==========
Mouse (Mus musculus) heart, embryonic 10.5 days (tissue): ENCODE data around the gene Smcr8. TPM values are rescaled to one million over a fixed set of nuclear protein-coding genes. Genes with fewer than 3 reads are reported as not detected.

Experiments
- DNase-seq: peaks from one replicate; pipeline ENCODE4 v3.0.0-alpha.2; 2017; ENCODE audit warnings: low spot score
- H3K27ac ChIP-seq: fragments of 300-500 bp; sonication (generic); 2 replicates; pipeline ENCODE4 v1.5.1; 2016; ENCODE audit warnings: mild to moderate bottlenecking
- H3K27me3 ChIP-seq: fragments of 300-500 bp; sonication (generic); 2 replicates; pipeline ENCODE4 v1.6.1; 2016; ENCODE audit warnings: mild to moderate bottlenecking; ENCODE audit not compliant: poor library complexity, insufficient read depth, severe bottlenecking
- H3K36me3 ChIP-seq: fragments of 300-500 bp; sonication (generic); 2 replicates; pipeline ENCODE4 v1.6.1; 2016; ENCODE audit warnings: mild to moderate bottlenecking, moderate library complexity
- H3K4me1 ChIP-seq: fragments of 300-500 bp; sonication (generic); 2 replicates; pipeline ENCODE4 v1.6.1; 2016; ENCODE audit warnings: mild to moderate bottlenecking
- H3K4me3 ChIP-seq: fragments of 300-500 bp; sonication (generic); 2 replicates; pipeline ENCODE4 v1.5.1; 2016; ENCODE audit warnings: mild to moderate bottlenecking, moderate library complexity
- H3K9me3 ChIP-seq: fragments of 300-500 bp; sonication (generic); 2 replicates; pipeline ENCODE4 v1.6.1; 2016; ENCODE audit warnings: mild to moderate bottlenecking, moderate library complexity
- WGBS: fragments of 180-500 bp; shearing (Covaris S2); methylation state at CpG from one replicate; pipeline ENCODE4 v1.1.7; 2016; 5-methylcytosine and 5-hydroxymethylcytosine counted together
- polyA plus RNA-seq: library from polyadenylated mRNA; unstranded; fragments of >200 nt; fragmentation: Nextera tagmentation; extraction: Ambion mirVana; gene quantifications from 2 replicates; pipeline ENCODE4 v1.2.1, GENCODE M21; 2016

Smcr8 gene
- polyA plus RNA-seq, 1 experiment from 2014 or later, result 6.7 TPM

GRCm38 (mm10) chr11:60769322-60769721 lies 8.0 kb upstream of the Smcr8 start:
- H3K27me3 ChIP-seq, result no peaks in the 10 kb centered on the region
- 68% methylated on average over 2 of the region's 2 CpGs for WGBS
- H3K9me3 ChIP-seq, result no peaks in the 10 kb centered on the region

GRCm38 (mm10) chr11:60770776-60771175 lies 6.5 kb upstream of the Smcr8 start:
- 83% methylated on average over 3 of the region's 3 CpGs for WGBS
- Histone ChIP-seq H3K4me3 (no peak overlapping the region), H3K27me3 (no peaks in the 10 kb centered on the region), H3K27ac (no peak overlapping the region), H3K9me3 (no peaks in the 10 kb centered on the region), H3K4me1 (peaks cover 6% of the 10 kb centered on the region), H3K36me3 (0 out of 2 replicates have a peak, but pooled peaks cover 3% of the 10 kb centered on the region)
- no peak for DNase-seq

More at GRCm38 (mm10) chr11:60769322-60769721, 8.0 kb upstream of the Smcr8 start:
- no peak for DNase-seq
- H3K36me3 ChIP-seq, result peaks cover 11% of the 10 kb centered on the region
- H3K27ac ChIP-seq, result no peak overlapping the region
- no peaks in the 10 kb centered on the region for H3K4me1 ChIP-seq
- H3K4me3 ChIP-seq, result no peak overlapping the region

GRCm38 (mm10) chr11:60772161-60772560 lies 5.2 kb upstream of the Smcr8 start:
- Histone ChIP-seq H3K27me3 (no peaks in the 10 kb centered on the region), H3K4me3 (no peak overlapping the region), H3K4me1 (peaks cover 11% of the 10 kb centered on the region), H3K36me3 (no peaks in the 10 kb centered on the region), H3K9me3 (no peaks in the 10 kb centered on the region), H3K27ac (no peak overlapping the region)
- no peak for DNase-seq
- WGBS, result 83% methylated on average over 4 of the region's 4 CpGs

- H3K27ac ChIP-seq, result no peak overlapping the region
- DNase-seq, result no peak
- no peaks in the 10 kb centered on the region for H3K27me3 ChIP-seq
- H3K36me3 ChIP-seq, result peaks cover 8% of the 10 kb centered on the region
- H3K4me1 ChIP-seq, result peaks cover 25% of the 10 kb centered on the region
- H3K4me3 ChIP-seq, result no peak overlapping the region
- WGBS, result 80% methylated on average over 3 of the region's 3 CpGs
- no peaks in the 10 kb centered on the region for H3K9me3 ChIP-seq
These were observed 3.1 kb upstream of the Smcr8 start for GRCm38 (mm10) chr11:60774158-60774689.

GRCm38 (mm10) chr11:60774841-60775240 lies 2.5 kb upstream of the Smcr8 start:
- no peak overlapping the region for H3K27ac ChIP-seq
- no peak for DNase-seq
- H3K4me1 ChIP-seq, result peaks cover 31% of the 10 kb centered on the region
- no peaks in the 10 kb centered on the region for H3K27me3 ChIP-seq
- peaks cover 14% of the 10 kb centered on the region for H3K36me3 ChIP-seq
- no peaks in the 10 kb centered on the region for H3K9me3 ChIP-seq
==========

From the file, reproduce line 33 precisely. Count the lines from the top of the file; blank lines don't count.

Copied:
- DNase-seq, result no peak